PIERRE, S.D. — Following the lead of Republican governors in Florida and Texas, South Dakota's Gov. Kristi Noem has come out in opposition to so-called "vaccine passports," banning "government-instituted" embargoes on non-inoculated persons from doing government business.

While encouraging South Dakotans to seek vaccinations against the deadly COVID-19 virus, Noem issued an executive order on Wednesday, April 21, prohibiting vaccine passports that may be used to prevent access to government buildings or receive an executive branch agency benefit unless persons are vaccinated. The order also discourages "local government(s)" from imposing vaccine passports.

"[W]e are not going to restrict South Dakotans' exercise of their freedoms with un-American policies like vaccine passports," said Noem, in a statement.

But the governor's order does not state a private business can't require proof of a vaccine among customers. Moreover, the order explicitly states it does not limit the ability of nursing homes, assisted living facilities, or long-term care centers to "require documentation of a resident's vaccination status."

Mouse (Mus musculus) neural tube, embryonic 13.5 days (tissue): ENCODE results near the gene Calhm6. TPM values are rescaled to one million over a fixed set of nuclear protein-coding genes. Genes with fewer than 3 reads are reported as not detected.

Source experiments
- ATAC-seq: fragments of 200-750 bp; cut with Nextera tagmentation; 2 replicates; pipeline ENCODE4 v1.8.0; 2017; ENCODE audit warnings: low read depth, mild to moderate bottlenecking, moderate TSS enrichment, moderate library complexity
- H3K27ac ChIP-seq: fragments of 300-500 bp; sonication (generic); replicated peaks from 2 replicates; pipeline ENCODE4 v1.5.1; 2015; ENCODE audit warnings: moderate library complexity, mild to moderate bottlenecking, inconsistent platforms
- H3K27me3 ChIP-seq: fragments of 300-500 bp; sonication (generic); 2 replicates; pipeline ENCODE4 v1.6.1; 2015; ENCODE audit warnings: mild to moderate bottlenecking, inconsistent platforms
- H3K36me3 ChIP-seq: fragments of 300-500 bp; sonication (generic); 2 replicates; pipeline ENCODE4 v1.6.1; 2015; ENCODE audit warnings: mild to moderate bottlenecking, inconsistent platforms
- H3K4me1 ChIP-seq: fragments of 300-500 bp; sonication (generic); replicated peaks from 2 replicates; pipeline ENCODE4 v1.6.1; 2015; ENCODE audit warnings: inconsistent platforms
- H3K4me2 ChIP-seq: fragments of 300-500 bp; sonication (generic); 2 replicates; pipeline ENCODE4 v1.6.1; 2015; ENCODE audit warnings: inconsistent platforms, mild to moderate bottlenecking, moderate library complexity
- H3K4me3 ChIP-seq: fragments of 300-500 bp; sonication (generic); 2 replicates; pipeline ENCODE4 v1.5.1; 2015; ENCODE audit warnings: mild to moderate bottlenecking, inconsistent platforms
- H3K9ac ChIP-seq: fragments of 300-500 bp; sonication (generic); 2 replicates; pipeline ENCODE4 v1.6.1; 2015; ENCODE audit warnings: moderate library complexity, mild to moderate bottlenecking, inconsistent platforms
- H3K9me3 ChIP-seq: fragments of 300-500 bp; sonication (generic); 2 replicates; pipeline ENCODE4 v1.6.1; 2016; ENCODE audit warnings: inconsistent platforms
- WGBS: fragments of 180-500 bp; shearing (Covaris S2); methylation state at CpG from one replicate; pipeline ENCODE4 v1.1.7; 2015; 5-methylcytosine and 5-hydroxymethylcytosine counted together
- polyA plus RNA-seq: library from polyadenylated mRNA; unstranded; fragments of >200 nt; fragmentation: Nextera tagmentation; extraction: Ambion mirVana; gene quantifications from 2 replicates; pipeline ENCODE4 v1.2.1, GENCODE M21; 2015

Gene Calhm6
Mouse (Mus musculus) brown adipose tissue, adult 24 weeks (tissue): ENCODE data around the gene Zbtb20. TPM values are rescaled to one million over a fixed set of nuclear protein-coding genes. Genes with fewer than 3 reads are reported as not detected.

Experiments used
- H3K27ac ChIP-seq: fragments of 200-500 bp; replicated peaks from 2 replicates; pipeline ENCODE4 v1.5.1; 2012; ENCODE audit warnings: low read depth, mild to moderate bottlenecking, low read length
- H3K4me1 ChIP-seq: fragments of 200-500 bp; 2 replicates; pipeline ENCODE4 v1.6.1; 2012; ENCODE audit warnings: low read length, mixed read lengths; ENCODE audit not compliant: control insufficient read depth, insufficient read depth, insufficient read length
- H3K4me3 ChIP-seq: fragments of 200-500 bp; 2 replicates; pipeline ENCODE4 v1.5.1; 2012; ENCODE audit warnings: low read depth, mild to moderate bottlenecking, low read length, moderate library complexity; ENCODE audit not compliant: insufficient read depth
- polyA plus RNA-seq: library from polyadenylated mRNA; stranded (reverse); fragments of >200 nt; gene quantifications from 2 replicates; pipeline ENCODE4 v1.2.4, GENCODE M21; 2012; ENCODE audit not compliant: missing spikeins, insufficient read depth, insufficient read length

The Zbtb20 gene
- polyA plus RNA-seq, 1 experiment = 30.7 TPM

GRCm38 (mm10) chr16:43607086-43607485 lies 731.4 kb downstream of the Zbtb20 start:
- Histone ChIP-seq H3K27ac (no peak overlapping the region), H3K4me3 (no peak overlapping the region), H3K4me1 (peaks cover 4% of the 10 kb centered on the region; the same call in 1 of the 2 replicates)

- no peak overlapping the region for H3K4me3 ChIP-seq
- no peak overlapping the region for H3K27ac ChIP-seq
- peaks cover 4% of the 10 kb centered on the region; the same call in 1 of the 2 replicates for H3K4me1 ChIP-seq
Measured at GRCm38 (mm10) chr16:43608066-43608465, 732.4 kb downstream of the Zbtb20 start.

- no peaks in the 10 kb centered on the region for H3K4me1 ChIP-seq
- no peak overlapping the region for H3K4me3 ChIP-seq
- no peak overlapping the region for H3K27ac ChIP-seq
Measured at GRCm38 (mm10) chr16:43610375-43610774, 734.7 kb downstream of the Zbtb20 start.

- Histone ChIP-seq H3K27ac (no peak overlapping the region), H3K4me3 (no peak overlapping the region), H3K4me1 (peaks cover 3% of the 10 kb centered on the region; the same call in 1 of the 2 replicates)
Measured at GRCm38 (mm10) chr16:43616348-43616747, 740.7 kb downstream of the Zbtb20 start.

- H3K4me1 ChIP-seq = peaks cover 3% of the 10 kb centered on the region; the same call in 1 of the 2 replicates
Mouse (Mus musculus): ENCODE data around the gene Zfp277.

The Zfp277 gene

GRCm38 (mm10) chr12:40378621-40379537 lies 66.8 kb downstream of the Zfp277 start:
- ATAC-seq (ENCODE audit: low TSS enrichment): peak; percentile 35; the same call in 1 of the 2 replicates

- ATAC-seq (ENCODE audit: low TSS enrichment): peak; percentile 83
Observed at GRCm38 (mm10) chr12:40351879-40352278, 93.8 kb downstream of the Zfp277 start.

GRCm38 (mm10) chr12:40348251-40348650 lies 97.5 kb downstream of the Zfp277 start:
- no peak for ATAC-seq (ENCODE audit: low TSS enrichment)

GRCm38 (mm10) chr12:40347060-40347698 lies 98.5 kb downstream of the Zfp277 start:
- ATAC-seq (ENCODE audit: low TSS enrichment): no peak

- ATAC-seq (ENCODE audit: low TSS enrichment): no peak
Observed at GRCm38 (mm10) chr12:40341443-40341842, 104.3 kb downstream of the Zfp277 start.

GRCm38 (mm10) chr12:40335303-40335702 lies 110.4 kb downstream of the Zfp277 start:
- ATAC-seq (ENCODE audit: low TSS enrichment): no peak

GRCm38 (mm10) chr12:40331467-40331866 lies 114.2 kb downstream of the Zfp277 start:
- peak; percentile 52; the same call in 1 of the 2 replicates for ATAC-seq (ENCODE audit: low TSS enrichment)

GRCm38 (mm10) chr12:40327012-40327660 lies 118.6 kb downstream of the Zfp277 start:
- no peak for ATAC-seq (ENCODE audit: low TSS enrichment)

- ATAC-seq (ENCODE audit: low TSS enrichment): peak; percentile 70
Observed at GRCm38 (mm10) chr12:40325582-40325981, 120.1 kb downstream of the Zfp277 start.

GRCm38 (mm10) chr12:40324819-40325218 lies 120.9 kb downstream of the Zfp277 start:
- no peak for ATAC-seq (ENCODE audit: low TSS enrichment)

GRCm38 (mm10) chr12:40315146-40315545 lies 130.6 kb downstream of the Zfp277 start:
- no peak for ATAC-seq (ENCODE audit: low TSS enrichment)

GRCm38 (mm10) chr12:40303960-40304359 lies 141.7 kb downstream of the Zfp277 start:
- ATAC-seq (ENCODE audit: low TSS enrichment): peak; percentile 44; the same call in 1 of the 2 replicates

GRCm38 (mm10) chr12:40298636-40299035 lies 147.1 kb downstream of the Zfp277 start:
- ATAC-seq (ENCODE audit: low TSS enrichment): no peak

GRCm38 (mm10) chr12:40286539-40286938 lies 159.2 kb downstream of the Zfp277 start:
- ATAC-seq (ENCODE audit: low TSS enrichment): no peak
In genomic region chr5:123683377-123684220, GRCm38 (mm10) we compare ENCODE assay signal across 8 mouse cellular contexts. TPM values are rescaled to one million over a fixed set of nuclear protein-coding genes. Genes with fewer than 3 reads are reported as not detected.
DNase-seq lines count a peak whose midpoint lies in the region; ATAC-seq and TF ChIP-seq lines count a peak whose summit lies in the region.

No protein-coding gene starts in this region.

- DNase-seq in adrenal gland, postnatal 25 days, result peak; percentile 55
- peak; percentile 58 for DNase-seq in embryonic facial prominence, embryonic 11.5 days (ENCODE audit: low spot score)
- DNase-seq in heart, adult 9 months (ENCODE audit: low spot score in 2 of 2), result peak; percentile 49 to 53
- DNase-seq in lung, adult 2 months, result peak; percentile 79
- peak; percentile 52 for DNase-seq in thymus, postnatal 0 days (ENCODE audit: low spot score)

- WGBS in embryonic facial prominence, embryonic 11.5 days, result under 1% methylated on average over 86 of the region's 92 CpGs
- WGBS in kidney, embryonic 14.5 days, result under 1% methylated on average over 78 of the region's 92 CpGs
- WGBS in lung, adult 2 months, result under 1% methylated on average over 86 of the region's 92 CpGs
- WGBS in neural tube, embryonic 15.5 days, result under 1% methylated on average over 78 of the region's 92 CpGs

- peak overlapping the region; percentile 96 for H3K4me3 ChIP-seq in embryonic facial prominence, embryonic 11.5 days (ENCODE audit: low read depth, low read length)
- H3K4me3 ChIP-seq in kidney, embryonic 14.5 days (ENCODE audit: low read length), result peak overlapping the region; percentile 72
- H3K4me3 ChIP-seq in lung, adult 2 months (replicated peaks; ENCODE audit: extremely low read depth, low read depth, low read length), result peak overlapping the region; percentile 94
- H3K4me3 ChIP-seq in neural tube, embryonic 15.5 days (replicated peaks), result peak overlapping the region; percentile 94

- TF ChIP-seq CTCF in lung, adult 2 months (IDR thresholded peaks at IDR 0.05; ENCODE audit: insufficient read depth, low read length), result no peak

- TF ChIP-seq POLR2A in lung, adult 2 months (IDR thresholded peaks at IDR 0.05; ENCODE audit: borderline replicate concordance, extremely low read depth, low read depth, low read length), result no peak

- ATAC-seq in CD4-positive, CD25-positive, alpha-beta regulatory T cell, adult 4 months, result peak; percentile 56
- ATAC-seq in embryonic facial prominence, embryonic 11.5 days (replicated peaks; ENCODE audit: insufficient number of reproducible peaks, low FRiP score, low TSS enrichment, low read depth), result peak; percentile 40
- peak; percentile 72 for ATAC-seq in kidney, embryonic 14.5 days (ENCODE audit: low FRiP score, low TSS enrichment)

Last month, New York launched the nation's first "vaccine passport" system in the country, with the so-called "Excelsior Pass," a digital record of a COVID-19 vaccination that will be accepted at a range of large events, from sporting arenas to entertainment venues.

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Earlier in April, the White House announced it would not institute a vaccine passport as more and more Americans get vaccinated and the prospect of large-scale events across the country this summer becomes more viable.

South Dakota, to date, has been one of the top-10 leading states for vaccination rates, according to numbers from the Centers for Disease Control and Prevention.

A handful of Republican governors, including Florida's Ron DeSantis, have also issued executive orders describing passports as infringements upon constitutional liberties. DeSantis's order, thus far, has gone the furthest, threatening a penalty for private businesses — not just public entities — that require proof-of-vaccination to enter.

The U.S. does have a history of imposing requirements akin to vaccine passports. In 1885, for example, border officials required international travelers show they'd been vaccinated against smallpox before entering the country.